Using the LINQ DynamicQuery library I could re-write the above query expression instead like so:

 

Notice how the conditional-where clause and sort-orderby clause now take string expressions instead of code expressions.  Because they are late-bound strings I can dynamically construct them.  For example: I could provide UI to an end-user business analyst using my application that enables them to construct queries on their own (including arbitrary conditional clauses).

Dynamic Query Library Documentation

Included with the above VB and C# Dynamic Query samples is some HTML documentation that describes how to use the Dynamic Query Library extension methods in more detail.  It is definitely worth looking at if you want to use the helper library in more depth:

 

Download and Run a Dynamic Query Library Sample

You can download and run basic VB and C# samples I've put together that demonstrate using the Dynamic LINQ library in an ASP.NET web-site that queries the Northwind sample database using LINQ to SQL:

You can use either Visual Web Developer 2008 Express (which is free) or VS 2008 to open and run them.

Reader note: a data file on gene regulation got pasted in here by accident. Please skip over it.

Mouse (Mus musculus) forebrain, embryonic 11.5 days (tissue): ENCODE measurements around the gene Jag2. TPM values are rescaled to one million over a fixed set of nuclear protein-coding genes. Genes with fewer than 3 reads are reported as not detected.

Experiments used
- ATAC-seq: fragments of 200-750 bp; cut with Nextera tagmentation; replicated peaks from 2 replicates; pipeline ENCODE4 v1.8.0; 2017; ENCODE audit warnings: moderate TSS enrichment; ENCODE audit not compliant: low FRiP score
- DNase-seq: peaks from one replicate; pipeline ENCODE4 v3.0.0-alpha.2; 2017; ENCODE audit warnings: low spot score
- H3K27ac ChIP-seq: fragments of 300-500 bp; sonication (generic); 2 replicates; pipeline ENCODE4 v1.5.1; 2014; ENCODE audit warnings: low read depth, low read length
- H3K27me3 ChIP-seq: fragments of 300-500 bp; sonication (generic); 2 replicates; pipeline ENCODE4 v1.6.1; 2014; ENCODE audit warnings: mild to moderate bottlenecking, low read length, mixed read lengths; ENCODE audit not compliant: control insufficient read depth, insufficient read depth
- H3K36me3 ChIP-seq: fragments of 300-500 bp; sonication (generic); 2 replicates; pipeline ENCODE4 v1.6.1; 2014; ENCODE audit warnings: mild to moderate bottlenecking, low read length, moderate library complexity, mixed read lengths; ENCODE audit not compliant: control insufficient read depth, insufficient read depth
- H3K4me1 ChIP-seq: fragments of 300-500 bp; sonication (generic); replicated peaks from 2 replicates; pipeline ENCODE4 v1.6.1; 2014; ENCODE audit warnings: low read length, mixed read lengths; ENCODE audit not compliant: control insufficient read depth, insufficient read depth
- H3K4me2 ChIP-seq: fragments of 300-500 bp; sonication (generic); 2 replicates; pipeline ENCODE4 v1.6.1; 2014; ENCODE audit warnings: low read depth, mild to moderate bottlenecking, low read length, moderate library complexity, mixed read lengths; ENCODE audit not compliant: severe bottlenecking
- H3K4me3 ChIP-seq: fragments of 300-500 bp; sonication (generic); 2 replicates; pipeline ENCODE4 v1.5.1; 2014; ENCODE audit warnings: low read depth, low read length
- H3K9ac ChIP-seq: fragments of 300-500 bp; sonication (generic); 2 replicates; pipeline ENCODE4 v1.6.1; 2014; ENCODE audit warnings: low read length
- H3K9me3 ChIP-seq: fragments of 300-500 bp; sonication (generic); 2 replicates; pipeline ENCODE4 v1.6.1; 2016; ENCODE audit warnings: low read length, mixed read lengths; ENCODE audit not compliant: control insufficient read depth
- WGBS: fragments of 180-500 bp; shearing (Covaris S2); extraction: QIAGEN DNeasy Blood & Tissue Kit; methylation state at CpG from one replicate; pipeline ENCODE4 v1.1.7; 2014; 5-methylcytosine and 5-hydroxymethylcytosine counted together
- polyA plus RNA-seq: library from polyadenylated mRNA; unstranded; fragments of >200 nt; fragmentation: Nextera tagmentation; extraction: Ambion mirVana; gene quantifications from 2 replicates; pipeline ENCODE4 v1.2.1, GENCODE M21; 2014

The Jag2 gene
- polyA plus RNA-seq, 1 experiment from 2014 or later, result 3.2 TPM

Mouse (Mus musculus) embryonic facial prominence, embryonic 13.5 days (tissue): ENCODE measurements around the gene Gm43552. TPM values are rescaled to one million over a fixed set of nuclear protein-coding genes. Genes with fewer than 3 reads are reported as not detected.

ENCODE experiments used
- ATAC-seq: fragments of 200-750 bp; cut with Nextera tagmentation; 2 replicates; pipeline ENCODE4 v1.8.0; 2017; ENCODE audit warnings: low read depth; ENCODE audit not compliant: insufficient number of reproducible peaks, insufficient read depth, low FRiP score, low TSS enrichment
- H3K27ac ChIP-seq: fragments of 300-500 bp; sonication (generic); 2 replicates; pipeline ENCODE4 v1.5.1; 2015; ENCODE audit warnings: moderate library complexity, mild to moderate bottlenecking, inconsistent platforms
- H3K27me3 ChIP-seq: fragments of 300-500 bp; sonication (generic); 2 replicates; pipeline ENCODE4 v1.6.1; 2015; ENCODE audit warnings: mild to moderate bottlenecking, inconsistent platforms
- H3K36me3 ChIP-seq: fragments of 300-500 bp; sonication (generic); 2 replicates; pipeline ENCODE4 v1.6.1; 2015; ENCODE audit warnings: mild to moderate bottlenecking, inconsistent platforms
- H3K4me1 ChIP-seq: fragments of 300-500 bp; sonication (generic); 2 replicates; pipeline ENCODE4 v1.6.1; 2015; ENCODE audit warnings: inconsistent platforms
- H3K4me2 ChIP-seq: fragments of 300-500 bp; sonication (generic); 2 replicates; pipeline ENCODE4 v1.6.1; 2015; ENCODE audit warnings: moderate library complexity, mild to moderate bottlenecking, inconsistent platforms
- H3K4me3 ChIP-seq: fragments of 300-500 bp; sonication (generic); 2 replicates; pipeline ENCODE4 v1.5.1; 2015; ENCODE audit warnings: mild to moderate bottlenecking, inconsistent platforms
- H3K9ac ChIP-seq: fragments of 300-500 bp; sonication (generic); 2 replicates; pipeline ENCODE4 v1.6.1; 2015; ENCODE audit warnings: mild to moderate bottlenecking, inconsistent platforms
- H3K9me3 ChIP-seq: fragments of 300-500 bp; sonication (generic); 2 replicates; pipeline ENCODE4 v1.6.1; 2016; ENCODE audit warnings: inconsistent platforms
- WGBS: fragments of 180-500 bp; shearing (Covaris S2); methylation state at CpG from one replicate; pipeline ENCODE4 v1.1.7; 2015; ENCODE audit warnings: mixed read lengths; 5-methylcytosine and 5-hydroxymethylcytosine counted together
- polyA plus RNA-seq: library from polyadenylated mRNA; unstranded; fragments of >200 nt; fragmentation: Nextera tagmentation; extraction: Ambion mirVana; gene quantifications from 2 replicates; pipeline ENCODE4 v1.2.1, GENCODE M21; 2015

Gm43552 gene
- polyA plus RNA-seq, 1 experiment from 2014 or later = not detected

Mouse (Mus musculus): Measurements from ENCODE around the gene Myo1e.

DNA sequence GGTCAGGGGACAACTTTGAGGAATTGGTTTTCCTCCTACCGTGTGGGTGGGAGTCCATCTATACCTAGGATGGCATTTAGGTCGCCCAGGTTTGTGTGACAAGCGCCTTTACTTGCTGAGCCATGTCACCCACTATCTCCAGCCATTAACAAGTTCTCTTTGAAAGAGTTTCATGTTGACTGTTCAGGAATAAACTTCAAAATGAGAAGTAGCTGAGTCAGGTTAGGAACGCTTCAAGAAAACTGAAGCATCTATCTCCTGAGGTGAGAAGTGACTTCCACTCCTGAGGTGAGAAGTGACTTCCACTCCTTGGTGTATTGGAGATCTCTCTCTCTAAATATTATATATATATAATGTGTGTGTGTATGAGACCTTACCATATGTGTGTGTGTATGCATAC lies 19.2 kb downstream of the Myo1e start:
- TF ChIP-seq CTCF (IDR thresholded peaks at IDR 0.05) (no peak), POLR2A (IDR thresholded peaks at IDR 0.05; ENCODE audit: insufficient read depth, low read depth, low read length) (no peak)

Other Approaches to Constructing Dynamic LINQ Queries

Using the dynamic query library is pretty simple and easy to use, and is particularly useful in scenarios where queries are completely dynamic and you want to provide end user UI to help build them.

In a future blog post I'll delve further into building dynamic LINQ queries, and discuss other approaches you can use to structure your code using type-safe predicate methods (Joseph and Ben Albahari, authors of the excellent C# 3.0 In a Nutshell book, have a good post on this already here). 

Hope this helps,

Scott

Published Monday, January 7, 2008 11:02 PM by ScottGu
Filed under: , , ,

Comments

# re: Dynamic LINQ (Part 1: Using the LINQ Dynamic Query Library)

Tuesday, January 8, 2008 2:29 AM by Jonatan

That´s nice, but how is it handled in LINQ to SQL? Is it possible to use sqlparameters, or does it prevent SQL injection in some other way in senarios like this:

.Where(String.Format("CategoryID={0}" & Request.QueryString["id"])

# re: Dynamic LINQ (Part 1: Using the LINQ Dynamic Query Library)

Tuesday, January 8, 2008 2:35 AM by Osman Pirci

Thanks Scott, following you up on.

# re: Dynamic LINQ (Part 1: Using the LINQ Dynamic Query Library)

Tuesday, January 8, 2008 2:36 AM by ScottGu

Hi Jonatan,

>>>>>> That´s nice, but how is it handled in LINQ to SQL? Is it possible to use sqlparameters, or does it prevent SQL injection in some other way in senarios like this: .Where(String.Format("CategoryID={0}" & Request.QueryString["id"])